Blue Flag exercise involves 12 countries

Released: Mar 18, 1997

by Capt. Victor Hines
9th Air Force Public Affairs

HURLBURT FIELD, Fla. (AFNS) -- Military people from 12 countries, as well as the Gulf Cooperation Council and NATO, battled in the largest Blue Flag exercise ever. More than 1,800 people participated in the Feb. 20-27 exercise including 500 from Headquarters U.S. Central Command Air Forces at Shaw Air Force Base, S.C.

Blue Flag is one of the largest computer assisted, modeling and simulation exercises in the world and is designed to train combat leaders and their support staffs in command, control, communications and intelligence procedures in a variety of operational theaters.

"This exercise is all about training the Air Operations Center team," said Lt. Gen. Carl E. Franklin, commander of 9th Air Force and USCENTAF. "It provides us a great opportunity to train for our wartime responsibilities. Additionally, the exercise allows us to continue building on the strong relationship we share with members of the GCC and other friendly nations in Southwest Asia, as well as our NATO partners."

Franklin added that Blue Flag's Southwest Asia scenario continues to be an appropriate focus for the exercise. "The United States has vital interests in Southwest Asia. These interests include uninterrupted access to one of the world's largest energy reserves, freedom of navigation and security of strategic maritime choke points, protection of American citizens and property abroad, and security of regional friends and allies," said Franklin.

"Any U.S. military activity in Southwest Asia, whether it be an exercise or contingency, is done in close coordination with the host country involved," said Franklin. "The countries participating in Blue Flag are the same countries we'd be working with should it again be necessary to deploy an Air Operations Center to Southwest Asia to support the Joint Force Air Component Commander in the execution of a theater air campaign. The integration of coalition and joint forces makes this exercise extremely valuable for all involved."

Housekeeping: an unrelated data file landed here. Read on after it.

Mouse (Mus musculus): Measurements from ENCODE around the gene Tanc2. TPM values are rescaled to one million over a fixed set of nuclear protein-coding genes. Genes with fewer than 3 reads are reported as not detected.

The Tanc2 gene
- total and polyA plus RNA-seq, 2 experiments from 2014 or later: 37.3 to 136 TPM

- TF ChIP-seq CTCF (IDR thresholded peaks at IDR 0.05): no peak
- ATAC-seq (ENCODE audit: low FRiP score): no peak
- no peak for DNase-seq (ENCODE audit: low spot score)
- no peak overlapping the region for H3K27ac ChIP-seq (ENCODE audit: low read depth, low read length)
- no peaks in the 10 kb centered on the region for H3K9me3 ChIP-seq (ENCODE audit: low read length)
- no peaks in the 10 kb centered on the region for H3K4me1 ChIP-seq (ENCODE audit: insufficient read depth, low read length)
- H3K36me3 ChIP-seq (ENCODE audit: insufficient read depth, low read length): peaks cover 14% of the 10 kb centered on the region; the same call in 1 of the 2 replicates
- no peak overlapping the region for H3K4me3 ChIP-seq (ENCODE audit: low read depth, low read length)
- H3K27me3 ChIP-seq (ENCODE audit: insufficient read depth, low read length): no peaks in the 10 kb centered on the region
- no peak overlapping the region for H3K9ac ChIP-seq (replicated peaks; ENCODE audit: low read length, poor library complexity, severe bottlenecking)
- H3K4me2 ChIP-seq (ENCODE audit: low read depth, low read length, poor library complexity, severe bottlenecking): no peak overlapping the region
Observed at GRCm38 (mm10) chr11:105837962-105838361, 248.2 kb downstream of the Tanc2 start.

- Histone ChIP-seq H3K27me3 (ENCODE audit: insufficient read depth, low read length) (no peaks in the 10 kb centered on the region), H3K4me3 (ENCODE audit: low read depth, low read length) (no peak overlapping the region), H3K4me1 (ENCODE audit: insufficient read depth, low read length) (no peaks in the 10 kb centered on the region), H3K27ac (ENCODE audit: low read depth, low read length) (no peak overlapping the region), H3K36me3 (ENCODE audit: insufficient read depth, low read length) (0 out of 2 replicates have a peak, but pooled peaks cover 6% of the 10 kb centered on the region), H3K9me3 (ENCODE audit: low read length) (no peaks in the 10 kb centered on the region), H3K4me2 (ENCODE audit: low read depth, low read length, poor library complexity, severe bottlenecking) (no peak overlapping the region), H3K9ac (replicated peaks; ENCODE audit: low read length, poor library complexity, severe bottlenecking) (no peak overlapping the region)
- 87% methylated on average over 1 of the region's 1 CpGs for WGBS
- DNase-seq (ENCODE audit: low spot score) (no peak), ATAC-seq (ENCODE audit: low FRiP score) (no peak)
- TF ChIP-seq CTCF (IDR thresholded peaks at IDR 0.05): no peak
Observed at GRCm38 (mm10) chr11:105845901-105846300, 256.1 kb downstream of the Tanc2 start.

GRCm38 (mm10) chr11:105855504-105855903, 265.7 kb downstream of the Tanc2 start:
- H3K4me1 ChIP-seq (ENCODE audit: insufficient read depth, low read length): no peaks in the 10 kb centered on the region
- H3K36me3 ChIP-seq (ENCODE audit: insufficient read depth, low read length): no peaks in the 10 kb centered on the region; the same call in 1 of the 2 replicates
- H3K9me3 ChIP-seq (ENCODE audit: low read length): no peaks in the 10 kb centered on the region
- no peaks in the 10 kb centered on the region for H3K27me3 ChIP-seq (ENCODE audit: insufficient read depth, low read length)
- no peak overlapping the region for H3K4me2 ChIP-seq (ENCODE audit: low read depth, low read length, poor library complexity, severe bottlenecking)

Military personnel from Bahrain, Canada, Germany, Jordan, Kuwait, Norway, Oman, Qatar, Saudi Arabia, the United Arab Emirates, and the United Kingdom joined U.S. participants in simulating the deployment of an Air Operations Center.

Franklin explained that the AOC has a two-fold purpose. The combat plans cell produces a daily flying plan and target list called an Air Tasking Order. This team's function is to plan the next 48 to 72 hours of the war. The combat operations cell executes the next 24 hours of the plan on a daily basis and makes real-time decisions to adjust the ATO to the dynamics of the battlefield.

The Blue Flag participants conduct four days of a campaign, producing daily air tasking orders of more than 2,500 sorties each day. The missions are "flown" on one of the wargaming models and displayed on the participants' real-world combat systems, according to exercise officials.

The benefit of the realistic training is not lost on participants at all levels of the fight. Senior Airman Joe W. Beamer IV, 609th Communications Squadron, works the Contingency Theater Automated Planning System help desk providing system customers maintenance and technical support.

"We help keep the system running, and try to make everything easier for the user," Beamer said. "CTAPS is a system that helps generate an Air Tasking Order. So we help maintain the system that allows people to build the ATO." A veteran of four Blue Flags, Beamer called it the perfect exercise, "I learn something new every day."

Senior Airman Maurice Simmons, a ground intelligence analyst from the 612th Air Intelligence Squadron at Davis-Monthan AFB, Ariz., highlighted the multinational nature of this exercise as compared to the two previous Blue Flags he participated in.

"This is the first time I've ever met some of our allies," Simmons said. "We've been working very closely with the coalition forces, those from the mid-East, as well as the British, Canadian, and other countries. They come over and ask questions and see how we do things, so they can make their processes better. So it has been a real good experience."

Among the U.S. contingent participating in this exercise, run by the U.S. Air Force Battlestaff Training School, were military members from every service, USCENTCOM headquarters and all of its component commands and most Air Force major commands.

More than 40,000 people from all military branches and 14 nations have benefited from this training since the first Blue Flag in 1976. Blue Flag has evolved from small, live-fly scenarios into the computerized wargame simulations of today. (Courtesy of ACC News Service. Mr. Don Sublett of the USAF Battlestaff Training School contributed to this article)